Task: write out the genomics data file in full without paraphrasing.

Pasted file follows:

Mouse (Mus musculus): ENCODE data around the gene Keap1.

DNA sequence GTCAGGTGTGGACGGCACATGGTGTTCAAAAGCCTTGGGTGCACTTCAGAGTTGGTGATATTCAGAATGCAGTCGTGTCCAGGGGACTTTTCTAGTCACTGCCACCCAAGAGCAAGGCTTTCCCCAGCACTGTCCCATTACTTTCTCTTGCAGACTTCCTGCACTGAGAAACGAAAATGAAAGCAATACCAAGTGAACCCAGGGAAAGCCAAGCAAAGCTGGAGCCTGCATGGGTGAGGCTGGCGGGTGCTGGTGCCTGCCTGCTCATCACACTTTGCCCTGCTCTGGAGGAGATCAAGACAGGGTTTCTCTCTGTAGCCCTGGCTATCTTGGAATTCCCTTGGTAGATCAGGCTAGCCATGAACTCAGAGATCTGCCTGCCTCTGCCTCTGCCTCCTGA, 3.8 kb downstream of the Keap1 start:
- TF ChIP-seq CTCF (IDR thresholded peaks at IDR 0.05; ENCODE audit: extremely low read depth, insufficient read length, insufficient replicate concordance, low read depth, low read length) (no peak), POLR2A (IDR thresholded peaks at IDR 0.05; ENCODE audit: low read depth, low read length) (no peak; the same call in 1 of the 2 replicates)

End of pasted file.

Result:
Mouse (Mus musculus): ENCODE data around the gene Keap1.

DNA sequence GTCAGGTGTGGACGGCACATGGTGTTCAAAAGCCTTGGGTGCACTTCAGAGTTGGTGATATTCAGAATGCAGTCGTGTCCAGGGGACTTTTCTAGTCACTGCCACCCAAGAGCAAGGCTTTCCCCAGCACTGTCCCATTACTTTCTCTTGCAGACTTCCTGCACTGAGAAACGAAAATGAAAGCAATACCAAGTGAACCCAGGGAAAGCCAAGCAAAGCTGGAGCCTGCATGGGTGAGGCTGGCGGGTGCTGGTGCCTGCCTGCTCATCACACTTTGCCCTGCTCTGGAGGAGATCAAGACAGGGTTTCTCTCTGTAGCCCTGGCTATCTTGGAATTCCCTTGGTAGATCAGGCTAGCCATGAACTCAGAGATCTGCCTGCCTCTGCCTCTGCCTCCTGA, 3.8 kb downstream of the Keap1 start:
- TF ChIP-seq CTCF (IDR thresholded peaks at IDR 0.05; ENCODE audit: extremely low read depth, insufficient read length, insufficient replicate concordance, low read depth, low read length) (no peak), POLR2A (IDR thresholded peaks at IDR 0.05; ENCODE audit: low read depth, low read length) (no peak; the same call in 1 of the 2 replicates)